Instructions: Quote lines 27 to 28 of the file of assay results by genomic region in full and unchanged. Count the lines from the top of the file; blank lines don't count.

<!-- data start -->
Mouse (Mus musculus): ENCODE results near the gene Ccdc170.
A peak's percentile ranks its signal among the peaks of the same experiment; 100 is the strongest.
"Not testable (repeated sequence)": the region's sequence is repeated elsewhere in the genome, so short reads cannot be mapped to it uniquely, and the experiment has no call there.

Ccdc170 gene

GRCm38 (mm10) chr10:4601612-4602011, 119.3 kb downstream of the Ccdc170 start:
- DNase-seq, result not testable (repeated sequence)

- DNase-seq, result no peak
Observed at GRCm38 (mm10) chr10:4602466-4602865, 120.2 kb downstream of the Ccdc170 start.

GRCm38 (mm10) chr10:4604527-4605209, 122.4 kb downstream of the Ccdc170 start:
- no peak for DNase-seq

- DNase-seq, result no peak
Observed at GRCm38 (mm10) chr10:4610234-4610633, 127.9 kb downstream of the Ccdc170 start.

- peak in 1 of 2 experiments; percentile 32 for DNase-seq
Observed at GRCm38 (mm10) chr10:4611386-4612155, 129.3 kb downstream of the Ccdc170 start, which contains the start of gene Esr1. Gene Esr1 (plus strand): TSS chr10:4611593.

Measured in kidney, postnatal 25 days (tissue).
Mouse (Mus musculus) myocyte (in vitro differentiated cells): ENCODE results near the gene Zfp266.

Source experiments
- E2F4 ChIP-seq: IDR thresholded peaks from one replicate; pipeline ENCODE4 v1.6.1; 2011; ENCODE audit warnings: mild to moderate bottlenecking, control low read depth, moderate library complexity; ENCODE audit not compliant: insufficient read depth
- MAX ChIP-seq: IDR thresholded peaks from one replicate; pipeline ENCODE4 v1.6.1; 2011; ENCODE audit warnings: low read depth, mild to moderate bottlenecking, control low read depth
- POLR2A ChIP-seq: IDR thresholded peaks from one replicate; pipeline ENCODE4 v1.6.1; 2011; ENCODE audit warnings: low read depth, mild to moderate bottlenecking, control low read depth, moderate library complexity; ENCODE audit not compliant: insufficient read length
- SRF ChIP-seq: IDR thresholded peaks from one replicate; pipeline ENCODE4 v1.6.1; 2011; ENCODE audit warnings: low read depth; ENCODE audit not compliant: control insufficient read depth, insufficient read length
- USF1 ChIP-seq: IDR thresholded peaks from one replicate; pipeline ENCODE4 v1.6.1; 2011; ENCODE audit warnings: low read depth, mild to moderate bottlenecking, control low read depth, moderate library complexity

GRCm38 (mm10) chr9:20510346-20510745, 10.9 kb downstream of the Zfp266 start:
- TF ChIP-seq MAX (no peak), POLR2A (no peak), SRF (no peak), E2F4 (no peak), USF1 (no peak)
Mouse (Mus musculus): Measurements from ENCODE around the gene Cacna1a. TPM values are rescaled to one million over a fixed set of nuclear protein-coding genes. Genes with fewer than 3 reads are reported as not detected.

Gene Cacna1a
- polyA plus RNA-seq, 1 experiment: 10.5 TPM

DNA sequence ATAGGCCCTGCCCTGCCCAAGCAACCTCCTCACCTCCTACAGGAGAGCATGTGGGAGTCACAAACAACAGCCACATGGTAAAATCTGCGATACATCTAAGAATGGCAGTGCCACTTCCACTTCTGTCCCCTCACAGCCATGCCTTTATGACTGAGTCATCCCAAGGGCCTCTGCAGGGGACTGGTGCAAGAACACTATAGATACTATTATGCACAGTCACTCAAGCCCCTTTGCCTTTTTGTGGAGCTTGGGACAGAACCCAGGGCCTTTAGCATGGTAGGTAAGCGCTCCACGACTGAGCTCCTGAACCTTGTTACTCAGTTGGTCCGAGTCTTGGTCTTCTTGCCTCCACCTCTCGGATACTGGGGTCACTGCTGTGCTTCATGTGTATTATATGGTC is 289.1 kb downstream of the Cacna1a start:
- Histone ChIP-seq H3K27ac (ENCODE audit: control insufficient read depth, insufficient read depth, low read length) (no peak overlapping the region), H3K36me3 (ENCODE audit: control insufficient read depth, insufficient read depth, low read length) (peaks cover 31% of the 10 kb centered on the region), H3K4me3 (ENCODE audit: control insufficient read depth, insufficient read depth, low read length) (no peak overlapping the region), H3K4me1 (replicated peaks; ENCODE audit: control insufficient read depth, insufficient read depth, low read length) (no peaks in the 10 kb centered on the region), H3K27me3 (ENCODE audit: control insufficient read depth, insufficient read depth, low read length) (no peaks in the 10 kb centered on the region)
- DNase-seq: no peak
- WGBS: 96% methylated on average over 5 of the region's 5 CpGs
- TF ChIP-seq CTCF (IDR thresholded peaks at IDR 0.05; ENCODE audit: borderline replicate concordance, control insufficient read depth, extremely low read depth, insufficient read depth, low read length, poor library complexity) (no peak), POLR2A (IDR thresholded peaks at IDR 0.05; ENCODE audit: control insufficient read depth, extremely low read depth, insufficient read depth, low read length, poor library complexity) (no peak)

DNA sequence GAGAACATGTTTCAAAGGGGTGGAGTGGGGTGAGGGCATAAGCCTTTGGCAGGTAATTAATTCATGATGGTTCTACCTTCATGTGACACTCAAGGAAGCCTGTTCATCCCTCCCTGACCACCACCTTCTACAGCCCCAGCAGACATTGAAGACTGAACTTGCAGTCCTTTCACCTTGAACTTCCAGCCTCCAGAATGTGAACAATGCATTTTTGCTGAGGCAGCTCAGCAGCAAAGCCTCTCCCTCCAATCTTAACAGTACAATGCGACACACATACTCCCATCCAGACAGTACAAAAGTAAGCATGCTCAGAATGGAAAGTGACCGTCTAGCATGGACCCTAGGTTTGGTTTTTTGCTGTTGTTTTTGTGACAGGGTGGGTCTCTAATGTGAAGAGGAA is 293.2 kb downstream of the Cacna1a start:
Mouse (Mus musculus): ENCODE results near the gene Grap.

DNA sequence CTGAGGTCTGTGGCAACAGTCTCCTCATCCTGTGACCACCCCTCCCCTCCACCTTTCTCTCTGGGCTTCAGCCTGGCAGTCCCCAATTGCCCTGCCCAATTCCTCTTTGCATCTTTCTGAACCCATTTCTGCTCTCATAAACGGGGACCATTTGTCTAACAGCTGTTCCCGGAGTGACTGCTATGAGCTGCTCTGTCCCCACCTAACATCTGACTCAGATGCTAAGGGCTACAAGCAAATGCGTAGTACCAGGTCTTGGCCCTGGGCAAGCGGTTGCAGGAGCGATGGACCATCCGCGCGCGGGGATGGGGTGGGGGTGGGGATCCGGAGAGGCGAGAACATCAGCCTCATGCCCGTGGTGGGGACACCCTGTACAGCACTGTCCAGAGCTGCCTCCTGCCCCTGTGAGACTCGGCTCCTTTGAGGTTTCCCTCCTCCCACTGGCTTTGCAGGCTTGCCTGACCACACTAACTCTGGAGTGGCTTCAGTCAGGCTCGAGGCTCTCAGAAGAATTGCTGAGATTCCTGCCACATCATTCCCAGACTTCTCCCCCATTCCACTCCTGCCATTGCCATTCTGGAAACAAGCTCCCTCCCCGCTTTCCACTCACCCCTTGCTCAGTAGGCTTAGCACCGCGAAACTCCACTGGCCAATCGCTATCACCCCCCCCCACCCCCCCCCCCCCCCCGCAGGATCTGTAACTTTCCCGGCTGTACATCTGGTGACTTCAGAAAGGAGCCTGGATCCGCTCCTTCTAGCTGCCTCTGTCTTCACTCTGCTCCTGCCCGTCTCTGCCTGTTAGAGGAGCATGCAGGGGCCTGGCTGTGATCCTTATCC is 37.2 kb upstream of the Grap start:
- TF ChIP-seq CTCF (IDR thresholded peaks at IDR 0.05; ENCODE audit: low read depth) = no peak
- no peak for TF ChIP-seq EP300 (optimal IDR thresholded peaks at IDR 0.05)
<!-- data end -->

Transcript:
- polyA plus RNA-seq, 1 experiment: 10.5 TPM

DNA sequence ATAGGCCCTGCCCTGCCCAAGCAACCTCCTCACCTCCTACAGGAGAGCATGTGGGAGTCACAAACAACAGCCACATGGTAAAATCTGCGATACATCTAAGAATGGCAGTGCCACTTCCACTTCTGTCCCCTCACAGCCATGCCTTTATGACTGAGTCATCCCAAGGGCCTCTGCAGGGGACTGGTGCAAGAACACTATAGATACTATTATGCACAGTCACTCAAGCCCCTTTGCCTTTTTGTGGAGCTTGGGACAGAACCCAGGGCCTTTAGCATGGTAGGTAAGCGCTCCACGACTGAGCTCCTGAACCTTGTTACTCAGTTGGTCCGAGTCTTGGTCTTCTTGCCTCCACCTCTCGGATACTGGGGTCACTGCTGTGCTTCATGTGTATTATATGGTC is 289.1 kb downstream of the Cacna1a start: